Eleanor MacPherson

Eleanor MacPherson

Tell me a bit about yourself and the work you do?

Hi, my name is Ellie and I currently live in Blantyre Malawi. I have two children and a dog called Sunny. I work at the Malawi-Liverpool-Wellcome Trust and I’m a social scientist with a specialist interest in gender theory. At the moment, my work is exploring the role of antibiotics in people’s lives and livelihoods. We are finding that antibiotics are becoming less effective at treating infections and the ways people use antibiotics have come into sharp focus. My work is exploring not simply how people use antibiotics but why they use them in that way. I have never previously worked on farming but for the last two years I have been learning so much about animal husbandry within an informal settlement and the importance of antibiotics to these farmers to ensure they grow healthy chickens. I work with a wonderful team of social scientists and love the interactions with people.

What’s the last thing that made you laugh or feel really happy?

My children make me laugh all the time. Their favourite thing to do at the moment is make a “human sandwich” where by my son climbs on top of me, then my daughter on top of him and we repeatedly shout sandwich at each other.

What do you like to do in your leisure time? Do you have any passions or hobbies? What do you like about them?

Since having children my passions and hobbies have taken a bit of a back seat. I’ve always loved reading and I’m slowly getting time to do that. I’ve taken up running and love getting out, I’m very slow and very sweaty but it cheers me up, especially if I can persuade a friend to slow down enough to run with me.

How do you relax or soothe yourself?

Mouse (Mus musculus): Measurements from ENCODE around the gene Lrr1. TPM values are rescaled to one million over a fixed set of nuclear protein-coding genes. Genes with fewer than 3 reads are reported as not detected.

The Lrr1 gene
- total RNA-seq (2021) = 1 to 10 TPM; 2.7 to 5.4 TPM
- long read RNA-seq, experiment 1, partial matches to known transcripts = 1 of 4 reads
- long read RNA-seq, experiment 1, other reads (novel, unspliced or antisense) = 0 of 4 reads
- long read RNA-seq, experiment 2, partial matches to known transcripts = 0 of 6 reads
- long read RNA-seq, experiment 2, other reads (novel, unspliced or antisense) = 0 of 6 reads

Cuddling my children (if they will let me). Listening to mindfulness apps and going for a run.

Can you give us a recommendation for a good book? Why do you like it?

My sister the serial killer

I’ve just finished My sister the serial killer by Oyinkan Braithwaite. It’s set in Lagos and centres around the complex relationship of two sisters. It was so refreshing to read a novel, based in Africa, written by an African woman, that wasn’t simply about disease, famine or political unrest. But the best thing about the book was how funny it was. The humour is very dark but very funny.

Do you listen to podcasts? Do you have any you suggest we try out? Why?

I love podcasts. I often have to drive long distances for work and they help maintain my sanity. My go to are – The Guilty Feminist, Hoovering (about our complex relationships with food) and This American Life. Two Dope Queens was my fav for a long time, but they stopped making it (but you can still listen to the back catalogue).

Learned anything new recently that gets you excited?

I’ve recently met a group of young feminists in Malawi who are really inspiring me. They are standing up and speaking out about women’s rights. They are organising and supporting and it has been so fun to be touched, even a little by their energy.

What’s your favourite smell? Why?

I love the smell of my children when they have had a bath and in their PJs. I think it is the combination of their wet hair and their clean clothes. It melts my heart every time.

Do you have a favourite song or piece of music that gets you singing and dancing?

We play music all the time in our house. But the most recently thing I’ve been singing and dancing to is the Frozen 2 soundtrack. Standing with my daughter shouting “into the unknown” is lots of fun.

What TV or film do you find entertaining? What would you recommend and why?

Two shows I’ve watched recently and loved are Derry Girls and This Way Up. Derry Girls makes me laugh so hard. This way up is a fantastic dark comedy about loneliness. Something we don’t often talk about but can be so debilitating.

What’s your favourite meal? Why? Does it have any significance?

Anything my mum cooks. I love sitting down with her to eat. She really pours all her love into cooking and feeding people.

Who would you recommend we follow on social media? Why?

I love following Chisomo Kalinga. I think the way she uses the platform to challenge and spark debate is so inspiring.

What are you doing in your photo?

I am being cuddled by my children.

Do you have any tips for how we can spread more kindness and happiness?

Spreading kindness involves stopping for a moment and asking people if you can do anything to help someone and really meaning it.

Do you have a particularly supportive colleague that you would like to celebrate? What makes them great?

I have incredibly supportive colleague Beth Hollihead. She is a person who really understands the meaning of “showing up” for someone. She cares deeply for those around her, is a great mother and awesome friend. Everyone needs a Beth in their lives.